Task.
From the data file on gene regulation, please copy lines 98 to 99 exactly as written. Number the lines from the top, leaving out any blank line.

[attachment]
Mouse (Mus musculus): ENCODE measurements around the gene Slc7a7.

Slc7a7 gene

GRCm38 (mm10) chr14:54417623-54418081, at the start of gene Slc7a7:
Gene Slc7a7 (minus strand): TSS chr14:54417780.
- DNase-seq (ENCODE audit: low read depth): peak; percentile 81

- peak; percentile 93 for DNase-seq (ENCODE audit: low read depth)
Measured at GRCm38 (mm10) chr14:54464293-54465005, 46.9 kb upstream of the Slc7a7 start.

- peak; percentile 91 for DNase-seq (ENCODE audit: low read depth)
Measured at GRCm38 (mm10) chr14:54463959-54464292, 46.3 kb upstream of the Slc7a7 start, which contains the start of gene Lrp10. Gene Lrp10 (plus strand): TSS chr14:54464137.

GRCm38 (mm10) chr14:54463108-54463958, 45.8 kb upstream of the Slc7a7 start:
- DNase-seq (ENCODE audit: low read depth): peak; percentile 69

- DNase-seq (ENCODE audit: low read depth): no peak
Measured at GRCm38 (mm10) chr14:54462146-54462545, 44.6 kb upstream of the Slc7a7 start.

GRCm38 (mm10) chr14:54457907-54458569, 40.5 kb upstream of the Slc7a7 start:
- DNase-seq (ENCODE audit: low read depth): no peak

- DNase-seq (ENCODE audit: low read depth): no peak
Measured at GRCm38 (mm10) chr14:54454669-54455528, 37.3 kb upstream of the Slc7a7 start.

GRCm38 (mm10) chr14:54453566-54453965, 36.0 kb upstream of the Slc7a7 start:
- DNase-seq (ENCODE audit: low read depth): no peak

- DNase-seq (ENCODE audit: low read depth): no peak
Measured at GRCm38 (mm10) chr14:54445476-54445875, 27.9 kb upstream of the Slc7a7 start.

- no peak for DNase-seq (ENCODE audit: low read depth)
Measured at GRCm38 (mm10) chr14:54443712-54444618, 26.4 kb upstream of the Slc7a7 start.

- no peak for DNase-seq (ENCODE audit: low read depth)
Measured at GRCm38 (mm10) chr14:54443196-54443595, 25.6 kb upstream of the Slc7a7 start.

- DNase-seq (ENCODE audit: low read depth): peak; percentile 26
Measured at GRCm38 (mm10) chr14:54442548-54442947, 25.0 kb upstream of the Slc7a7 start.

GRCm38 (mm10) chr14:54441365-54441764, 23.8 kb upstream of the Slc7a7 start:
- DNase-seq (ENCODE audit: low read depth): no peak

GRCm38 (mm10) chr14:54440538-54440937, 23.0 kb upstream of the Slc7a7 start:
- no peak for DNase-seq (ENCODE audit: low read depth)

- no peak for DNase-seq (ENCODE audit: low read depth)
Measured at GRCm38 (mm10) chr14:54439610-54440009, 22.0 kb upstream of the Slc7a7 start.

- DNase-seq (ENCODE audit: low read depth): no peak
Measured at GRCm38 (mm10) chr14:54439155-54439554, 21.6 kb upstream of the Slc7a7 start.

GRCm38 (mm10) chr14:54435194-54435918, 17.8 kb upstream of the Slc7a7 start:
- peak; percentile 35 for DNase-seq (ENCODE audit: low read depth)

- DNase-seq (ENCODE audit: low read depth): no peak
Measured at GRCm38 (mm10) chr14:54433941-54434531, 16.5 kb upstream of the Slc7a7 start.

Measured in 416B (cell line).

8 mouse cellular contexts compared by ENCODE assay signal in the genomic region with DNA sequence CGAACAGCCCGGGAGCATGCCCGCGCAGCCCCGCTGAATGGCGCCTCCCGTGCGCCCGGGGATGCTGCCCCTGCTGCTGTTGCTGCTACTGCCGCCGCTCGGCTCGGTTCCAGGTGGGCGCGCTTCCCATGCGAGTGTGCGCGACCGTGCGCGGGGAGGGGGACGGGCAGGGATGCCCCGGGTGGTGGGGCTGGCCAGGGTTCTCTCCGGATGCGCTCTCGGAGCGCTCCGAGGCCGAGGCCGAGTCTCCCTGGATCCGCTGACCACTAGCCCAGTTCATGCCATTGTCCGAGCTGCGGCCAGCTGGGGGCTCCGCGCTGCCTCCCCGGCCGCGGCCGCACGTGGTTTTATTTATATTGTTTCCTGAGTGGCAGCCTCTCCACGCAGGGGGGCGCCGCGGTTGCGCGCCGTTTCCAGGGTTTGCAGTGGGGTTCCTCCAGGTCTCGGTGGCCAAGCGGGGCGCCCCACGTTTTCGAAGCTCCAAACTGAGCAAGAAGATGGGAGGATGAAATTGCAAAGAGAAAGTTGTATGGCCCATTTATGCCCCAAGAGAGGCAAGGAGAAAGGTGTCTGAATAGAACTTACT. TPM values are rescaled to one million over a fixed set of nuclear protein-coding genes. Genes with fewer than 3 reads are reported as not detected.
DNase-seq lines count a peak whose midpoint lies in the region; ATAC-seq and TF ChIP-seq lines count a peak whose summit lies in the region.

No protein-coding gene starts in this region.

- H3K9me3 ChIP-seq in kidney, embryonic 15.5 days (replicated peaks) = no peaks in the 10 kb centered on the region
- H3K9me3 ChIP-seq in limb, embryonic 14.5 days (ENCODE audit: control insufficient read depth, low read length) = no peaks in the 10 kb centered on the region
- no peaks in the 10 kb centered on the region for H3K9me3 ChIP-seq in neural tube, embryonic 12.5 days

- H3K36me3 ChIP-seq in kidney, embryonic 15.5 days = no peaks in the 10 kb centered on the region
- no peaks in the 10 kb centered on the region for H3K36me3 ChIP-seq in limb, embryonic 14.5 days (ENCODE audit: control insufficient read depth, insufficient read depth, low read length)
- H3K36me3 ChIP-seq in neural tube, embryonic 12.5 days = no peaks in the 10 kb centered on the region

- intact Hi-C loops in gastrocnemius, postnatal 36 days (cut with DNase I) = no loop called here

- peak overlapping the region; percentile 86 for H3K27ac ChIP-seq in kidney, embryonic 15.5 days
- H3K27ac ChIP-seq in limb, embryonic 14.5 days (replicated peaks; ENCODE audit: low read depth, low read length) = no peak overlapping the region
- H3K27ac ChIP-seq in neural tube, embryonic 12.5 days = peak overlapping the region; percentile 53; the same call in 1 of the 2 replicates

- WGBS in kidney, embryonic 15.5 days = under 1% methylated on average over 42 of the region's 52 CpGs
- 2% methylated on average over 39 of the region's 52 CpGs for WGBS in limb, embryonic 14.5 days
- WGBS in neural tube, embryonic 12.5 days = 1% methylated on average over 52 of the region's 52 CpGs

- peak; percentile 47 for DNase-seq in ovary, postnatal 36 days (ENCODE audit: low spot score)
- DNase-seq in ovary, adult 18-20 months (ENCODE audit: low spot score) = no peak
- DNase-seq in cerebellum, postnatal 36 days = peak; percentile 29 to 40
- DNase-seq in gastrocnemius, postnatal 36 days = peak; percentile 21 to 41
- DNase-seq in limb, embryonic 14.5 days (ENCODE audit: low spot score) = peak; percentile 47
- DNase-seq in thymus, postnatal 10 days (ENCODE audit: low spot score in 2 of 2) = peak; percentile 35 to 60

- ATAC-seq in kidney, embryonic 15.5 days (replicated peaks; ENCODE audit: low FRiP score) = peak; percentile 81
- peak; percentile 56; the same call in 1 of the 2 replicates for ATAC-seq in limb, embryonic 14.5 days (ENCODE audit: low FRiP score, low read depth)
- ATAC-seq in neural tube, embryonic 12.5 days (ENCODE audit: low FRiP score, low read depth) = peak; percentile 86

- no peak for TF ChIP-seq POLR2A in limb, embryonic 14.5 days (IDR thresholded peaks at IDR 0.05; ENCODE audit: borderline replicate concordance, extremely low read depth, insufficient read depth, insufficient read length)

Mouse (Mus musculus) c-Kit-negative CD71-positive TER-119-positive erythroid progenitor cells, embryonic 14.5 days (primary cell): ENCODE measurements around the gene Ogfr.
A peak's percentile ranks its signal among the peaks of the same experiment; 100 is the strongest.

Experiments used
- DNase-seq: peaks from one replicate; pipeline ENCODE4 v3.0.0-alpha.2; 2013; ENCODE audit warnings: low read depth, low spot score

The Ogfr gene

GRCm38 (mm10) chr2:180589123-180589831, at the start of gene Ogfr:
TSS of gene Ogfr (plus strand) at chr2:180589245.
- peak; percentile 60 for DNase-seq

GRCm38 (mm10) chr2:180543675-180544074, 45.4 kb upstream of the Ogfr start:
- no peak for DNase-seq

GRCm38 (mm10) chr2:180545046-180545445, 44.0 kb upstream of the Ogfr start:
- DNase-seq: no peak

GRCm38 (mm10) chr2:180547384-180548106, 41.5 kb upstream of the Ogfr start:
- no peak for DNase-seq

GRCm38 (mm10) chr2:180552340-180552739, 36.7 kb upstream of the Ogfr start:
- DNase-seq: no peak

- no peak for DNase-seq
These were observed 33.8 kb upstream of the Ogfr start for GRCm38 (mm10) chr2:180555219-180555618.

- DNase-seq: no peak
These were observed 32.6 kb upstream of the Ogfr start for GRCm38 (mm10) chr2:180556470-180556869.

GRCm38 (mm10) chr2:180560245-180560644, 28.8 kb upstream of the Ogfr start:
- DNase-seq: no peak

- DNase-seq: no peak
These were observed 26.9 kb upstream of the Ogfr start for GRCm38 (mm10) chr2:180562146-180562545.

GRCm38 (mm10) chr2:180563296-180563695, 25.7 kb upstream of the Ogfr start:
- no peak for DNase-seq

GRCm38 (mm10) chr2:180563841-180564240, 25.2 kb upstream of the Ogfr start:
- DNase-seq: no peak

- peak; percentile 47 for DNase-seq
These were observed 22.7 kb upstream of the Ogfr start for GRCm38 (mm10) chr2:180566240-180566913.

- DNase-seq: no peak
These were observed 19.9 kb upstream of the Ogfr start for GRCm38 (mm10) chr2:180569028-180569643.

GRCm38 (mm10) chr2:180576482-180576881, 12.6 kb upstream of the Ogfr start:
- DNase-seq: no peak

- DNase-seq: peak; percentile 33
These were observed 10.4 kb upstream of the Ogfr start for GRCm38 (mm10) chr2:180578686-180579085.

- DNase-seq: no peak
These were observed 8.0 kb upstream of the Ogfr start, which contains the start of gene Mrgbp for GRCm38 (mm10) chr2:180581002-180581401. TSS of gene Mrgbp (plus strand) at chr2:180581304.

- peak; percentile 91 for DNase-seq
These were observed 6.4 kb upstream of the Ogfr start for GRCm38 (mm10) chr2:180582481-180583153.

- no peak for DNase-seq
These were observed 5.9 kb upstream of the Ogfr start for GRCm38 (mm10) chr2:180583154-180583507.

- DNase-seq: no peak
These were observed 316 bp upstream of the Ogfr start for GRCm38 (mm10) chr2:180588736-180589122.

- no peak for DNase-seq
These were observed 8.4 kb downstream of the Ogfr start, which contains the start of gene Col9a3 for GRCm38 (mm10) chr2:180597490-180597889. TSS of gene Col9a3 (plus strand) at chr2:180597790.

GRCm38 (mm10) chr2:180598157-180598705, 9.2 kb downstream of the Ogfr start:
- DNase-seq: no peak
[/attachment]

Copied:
These were observed 19.9 kb upstream of the Ogfr start for GRCm38 (mm10) chr2:180569028-180569643.

GRCm38 (mm10) chr2:180576482-180576881, 12.6 kb upstream of the Ogfr start: